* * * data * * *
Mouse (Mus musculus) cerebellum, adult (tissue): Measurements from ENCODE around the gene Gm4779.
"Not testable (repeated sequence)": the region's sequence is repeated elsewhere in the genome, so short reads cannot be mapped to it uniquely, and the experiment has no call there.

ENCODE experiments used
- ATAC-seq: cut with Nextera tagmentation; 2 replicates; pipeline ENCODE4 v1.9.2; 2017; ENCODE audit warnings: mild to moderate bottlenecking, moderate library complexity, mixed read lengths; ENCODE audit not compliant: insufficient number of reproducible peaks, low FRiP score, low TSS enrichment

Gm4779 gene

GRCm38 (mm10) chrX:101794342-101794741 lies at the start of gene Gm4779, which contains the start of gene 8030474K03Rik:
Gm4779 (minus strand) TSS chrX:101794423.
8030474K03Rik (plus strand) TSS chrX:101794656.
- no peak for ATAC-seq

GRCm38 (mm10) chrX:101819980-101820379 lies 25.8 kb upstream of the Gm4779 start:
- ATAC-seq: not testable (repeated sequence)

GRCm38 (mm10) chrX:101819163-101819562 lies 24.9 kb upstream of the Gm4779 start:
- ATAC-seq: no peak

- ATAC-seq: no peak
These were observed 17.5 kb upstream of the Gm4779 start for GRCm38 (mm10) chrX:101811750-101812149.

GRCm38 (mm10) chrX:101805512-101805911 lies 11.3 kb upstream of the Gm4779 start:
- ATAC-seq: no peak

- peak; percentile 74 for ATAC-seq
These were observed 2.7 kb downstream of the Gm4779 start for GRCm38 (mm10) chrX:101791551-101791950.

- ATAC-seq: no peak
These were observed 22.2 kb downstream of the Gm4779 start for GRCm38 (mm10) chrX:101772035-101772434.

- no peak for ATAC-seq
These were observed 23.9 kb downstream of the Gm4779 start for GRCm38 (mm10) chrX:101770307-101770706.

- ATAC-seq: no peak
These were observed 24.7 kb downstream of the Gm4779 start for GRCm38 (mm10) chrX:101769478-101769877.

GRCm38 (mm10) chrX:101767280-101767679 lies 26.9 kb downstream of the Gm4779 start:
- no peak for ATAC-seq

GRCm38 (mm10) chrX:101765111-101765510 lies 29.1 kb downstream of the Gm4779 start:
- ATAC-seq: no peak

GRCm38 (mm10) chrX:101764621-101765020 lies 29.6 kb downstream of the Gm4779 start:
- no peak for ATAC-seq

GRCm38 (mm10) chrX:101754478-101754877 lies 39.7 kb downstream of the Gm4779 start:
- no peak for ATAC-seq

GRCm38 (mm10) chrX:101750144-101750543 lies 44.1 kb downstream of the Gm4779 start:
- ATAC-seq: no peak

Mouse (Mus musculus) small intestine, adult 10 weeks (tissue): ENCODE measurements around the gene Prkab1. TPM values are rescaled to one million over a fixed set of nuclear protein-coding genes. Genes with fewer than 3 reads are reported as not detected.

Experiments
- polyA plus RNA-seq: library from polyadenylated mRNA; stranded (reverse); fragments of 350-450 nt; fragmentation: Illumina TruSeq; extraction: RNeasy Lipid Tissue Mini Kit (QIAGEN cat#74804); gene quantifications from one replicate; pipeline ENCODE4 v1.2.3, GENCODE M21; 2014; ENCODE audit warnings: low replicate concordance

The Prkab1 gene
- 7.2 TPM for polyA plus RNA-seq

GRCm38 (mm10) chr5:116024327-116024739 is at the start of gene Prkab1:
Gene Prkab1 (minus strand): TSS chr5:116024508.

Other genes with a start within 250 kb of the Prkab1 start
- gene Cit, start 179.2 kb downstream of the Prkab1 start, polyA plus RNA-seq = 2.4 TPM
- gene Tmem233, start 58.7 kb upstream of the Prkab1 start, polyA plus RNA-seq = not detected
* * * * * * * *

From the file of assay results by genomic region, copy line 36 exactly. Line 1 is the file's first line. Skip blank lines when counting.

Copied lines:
Mouse (Mus musculus) small intestine, adult 10 weeks (tissue): ENCODE measurements around the gene Prkab1. TPM values are rescaled to one million over a fixed set of nuclear protein-coding genes. Genes with fewer than 3 reads are reported as not detected.